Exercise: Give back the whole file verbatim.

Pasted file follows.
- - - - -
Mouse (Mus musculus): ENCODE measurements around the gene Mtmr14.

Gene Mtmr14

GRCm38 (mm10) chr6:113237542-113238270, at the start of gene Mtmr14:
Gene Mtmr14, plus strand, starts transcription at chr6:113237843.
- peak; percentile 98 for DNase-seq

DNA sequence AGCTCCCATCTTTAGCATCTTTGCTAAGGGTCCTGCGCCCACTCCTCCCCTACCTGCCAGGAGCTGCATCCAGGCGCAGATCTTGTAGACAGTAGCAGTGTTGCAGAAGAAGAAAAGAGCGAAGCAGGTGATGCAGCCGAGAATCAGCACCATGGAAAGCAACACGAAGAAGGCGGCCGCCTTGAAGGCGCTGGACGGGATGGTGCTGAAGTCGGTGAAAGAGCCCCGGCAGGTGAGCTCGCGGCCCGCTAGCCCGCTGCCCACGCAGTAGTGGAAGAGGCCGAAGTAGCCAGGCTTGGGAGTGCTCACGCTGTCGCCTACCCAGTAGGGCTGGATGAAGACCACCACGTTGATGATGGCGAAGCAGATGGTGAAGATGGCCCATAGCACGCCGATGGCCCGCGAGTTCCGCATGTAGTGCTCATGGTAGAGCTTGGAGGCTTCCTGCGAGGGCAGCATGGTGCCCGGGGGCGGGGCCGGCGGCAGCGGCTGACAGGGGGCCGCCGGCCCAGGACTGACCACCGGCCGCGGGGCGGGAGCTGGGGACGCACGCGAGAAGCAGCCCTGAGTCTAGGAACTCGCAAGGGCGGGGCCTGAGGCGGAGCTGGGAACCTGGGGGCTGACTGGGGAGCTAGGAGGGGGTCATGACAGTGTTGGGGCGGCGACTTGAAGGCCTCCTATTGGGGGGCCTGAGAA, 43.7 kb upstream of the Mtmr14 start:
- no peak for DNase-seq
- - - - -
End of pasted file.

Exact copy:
Mouse (Mus musculus): ENCODE measurements around the gene Mtmr14.

Gene Mtmr14

GRCm38 (mm10) chr6:113237542-113238270, at the start of gene Mtmr14:
Gene Mtmr14, plus strand, starts transcription at chr6:113237843.
- peak; percentile 98 for DNase-seq

DNA sequence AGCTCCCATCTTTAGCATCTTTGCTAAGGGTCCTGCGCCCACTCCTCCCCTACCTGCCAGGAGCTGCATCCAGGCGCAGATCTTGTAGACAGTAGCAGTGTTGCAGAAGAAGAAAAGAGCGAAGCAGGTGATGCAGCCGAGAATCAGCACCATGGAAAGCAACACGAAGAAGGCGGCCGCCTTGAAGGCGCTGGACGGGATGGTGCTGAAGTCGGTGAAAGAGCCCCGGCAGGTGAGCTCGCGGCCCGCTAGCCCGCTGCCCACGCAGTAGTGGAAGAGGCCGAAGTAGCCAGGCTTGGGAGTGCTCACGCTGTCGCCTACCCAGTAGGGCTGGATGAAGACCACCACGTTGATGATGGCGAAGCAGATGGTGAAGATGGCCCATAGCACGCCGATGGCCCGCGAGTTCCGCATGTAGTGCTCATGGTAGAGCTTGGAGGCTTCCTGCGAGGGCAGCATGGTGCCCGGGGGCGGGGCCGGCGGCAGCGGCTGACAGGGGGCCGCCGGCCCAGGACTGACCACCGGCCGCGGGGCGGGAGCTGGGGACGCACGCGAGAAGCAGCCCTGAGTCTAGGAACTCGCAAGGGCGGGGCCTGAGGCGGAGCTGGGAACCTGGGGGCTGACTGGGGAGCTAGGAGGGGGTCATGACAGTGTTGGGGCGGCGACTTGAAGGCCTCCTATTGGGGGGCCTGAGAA, 43.7 kb upstream of the Mtmr14 start:
- no peak for DNase-seq